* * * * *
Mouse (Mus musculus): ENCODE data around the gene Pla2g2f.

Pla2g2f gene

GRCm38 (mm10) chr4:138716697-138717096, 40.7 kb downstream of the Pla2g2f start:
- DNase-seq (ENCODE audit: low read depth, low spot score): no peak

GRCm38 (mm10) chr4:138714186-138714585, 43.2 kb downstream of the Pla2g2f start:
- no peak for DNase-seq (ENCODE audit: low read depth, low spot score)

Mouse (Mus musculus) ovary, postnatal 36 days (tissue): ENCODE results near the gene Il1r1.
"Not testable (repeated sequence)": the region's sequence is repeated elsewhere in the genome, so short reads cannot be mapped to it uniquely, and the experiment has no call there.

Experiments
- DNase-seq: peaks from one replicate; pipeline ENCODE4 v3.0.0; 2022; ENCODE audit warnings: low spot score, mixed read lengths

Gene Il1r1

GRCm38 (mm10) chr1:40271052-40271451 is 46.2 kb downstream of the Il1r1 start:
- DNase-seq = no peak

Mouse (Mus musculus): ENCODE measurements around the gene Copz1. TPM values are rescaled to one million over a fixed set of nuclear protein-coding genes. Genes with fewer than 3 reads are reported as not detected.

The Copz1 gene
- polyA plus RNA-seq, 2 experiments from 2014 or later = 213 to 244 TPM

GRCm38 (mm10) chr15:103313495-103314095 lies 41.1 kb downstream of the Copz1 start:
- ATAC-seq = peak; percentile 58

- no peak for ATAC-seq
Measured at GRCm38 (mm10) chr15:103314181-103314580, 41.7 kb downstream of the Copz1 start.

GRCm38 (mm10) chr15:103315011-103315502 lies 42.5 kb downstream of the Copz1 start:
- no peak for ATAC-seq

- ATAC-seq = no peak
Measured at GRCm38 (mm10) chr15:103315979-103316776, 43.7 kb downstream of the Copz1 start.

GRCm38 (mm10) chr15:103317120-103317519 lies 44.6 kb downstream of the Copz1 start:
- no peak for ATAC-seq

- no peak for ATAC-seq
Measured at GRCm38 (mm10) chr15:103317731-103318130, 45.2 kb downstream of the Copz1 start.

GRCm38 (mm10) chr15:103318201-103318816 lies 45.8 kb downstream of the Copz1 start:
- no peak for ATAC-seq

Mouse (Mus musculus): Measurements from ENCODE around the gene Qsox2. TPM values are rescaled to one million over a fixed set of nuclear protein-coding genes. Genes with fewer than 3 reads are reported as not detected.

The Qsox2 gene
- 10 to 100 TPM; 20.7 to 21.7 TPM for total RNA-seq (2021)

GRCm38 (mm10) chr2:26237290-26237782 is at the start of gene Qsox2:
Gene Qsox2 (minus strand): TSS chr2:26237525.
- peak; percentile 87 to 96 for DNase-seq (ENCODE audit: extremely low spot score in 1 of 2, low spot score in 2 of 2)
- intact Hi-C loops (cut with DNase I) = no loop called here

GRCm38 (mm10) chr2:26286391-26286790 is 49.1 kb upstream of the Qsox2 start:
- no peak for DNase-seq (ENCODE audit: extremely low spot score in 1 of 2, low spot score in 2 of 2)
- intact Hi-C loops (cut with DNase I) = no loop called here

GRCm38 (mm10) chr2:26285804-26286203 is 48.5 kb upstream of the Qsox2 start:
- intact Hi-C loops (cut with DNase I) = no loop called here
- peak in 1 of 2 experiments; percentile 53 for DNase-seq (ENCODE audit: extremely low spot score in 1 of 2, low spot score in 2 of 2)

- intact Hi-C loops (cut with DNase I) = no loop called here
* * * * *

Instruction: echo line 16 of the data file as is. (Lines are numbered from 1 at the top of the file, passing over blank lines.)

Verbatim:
- polyA plus RNA-seq, 2 experiments from 2014 or later = 213 to 244 TPM